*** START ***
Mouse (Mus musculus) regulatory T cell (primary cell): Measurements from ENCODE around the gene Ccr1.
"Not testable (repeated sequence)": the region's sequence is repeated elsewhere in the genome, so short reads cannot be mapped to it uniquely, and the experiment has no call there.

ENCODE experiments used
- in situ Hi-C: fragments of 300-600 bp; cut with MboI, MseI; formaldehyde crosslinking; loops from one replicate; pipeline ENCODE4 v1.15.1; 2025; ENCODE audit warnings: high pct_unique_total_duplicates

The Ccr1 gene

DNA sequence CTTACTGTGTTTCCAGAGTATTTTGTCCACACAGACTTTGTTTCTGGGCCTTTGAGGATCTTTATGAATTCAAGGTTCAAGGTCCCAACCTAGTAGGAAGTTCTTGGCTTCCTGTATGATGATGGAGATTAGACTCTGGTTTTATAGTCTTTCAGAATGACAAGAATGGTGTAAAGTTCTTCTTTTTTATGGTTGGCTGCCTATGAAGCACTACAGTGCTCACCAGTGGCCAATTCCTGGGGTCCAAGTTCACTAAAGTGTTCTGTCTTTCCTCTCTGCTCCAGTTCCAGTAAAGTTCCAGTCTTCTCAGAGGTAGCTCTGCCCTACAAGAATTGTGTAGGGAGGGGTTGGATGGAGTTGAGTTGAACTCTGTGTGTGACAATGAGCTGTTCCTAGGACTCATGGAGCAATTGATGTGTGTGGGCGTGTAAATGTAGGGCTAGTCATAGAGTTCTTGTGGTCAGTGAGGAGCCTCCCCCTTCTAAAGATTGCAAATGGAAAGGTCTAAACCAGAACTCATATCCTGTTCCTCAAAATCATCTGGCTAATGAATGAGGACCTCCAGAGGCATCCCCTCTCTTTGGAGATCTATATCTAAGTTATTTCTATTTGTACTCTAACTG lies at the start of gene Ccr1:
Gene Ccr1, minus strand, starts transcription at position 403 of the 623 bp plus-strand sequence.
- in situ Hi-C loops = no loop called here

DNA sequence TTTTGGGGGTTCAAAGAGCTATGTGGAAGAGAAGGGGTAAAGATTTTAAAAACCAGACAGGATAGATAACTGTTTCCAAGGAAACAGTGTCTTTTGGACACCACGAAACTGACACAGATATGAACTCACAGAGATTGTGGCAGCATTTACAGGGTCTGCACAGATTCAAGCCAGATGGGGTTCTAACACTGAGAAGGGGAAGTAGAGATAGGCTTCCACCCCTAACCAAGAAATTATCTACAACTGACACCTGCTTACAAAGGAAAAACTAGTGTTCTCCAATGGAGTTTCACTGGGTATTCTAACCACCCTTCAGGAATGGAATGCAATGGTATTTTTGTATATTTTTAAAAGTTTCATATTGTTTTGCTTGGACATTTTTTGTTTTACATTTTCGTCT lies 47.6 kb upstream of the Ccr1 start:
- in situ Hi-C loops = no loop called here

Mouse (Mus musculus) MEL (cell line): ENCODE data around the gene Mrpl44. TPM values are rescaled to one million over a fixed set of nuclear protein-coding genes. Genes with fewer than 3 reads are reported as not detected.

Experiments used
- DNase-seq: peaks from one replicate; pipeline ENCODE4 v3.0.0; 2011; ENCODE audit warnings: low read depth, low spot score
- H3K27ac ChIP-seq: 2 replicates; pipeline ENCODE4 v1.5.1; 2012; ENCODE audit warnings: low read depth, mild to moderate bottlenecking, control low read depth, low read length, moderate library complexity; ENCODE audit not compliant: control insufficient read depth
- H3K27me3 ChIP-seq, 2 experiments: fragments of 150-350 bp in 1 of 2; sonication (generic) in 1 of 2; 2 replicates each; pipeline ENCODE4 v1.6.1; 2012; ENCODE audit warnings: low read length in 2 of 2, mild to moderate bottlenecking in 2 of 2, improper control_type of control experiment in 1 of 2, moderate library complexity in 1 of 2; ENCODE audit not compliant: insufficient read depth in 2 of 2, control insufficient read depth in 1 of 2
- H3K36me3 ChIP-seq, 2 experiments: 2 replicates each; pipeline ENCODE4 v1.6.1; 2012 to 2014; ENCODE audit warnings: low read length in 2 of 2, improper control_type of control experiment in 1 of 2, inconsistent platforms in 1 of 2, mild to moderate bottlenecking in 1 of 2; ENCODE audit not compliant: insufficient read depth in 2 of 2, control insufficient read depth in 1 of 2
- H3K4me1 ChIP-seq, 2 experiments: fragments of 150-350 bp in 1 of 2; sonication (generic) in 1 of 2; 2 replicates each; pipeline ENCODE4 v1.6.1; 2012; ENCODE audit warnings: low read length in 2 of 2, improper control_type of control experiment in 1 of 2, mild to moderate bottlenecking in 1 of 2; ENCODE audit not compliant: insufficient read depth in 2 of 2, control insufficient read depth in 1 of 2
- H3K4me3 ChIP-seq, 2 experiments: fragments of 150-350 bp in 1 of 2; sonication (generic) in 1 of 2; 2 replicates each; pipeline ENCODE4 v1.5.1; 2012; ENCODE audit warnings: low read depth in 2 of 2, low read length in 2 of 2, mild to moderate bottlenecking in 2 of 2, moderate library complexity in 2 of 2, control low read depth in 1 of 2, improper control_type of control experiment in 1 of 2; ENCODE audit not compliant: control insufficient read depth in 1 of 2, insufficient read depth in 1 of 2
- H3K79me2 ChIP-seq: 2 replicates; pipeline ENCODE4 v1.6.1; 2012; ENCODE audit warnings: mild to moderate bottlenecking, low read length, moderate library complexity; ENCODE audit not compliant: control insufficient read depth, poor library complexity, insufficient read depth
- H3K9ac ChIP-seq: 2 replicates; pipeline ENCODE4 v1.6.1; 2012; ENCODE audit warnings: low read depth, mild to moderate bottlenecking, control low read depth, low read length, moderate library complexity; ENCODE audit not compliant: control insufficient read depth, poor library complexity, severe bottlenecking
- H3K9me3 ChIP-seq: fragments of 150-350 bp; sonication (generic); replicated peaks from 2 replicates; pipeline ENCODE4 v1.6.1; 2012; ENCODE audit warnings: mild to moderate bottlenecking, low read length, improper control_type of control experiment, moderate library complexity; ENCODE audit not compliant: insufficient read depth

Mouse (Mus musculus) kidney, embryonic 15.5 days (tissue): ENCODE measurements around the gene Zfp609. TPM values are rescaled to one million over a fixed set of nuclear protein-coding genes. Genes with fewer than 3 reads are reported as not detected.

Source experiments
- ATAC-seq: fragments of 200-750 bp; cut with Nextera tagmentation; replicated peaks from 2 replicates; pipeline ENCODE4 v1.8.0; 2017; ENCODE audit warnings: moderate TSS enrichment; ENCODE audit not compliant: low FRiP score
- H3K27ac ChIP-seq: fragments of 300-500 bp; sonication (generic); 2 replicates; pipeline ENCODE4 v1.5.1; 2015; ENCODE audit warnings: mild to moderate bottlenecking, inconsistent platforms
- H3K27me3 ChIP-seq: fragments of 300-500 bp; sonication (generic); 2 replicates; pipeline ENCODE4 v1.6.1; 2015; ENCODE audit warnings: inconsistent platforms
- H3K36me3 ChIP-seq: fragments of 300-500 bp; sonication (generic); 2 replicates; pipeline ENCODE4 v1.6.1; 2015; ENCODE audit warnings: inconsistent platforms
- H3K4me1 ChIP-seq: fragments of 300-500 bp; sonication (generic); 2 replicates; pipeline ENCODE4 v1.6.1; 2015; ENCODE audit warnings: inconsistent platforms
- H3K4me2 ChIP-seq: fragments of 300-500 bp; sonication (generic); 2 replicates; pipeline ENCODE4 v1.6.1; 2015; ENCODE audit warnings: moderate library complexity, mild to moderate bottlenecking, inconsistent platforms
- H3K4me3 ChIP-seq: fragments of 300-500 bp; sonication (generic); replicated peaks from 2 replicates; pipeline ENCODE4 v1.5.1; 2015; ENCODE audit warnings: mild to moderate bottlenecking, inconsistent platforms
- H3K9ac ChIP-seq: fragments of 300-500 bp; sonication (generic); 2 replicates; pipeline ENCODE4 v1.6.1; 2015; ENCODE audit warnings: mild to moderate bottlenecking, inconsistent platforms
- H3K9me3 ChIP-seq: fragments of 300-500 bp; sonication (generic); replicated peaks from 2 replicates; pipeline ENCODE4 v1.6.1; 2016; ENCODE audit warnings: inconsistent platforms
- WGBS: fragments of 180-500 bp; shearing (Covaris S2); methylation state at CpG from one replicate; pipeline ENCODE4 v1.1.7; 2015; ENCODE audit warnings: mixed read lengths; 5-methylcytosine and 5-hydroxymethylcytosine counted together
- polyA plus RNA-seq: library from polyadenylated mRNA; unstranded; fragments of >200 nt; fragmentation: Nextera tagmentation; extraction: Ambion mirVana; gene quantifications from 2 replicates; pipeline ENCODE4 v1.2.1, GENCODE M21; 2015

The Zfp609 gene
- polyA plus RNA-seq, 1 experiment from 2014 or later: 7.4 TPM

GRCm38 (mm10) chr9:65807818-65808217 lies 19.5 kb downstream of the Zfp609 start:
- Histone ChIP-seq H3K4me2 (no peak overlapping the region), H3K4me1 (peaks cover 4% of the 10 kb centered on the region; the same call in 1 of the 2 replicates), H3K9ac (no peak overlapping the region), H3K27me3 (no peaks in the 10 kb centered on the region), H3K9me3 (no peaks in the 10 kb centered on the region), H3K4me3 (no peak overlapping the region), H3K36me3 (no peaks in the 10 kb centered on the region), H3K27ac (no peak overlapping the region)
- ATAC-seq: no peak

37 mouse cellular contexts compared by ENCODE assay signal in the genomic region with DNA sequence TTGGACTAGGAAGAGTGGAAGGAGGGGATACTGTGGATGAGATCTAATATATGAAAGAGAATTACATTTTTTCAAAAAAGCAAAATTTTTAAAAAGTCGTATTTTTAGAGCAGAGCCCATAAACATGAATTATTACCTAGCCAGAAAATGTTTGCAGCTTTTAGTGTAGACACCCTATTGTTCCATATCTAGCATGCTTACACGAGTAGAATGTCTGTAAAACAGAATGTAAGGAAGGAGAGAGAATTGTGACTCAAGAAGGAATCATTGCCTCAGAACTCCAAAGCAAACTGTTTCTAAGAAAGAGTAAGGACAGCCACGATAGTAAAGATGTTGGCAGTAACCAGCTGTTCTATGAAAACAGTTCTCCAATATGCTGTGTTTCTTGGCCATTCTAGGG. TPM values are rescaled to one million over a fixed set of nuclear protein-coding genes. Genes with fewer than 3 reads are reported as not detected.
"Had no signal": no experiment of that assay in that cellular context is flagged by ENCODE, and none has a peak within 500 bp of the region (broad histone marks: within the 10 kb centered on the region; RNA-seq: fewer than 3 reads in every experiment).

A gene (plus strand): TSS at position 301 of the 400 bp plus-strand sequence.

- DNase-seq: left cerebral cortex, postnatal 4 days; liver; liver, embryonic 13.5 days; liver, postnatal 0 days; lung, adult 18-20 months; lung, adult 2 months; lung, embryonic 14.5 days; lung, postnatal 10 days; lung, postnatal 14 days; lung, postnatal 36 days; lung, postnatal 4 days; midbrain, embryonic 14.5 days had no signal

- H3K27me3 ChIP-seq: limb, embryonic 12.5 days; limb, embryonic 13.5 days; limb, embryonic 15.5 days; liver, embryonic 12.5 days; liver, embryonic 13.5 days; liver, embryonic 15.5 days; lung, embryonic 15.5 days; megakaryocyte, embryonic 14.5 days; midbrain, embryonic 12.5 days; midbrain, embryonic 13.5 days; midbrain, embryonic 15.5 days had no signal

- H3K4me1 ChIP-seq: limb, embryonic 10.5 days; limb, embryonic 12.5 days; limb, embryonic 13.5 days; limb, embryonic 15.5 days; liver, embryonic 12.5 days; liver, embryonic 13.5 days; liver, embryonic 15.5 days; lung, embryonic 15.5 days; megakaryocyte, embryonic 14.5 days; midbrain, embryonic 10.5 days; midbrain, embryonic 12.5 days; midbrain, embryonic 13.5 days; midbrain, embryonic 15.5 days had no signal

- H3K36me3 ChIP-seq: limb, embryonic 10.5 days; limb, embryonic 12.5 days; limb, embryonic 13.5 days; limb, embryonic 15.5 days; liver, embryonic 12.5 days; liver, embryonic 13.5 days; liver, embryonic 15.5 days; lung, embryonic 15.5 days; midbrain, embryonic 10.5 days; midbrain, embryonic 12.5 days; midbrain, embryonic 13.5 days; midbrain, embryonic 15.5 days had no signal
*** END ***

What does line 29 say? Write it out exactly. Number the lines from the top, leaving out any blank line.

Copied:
- H3K4me2 ChIP-seq: fragments of 300-500 bp; sonication (generic); 2 replicates; pipeline ENCODE4 v1.6.1; 2015; ENCODE audit warnings: moderate library complexity, mild to moderate bottlenecking, inconsistent platforms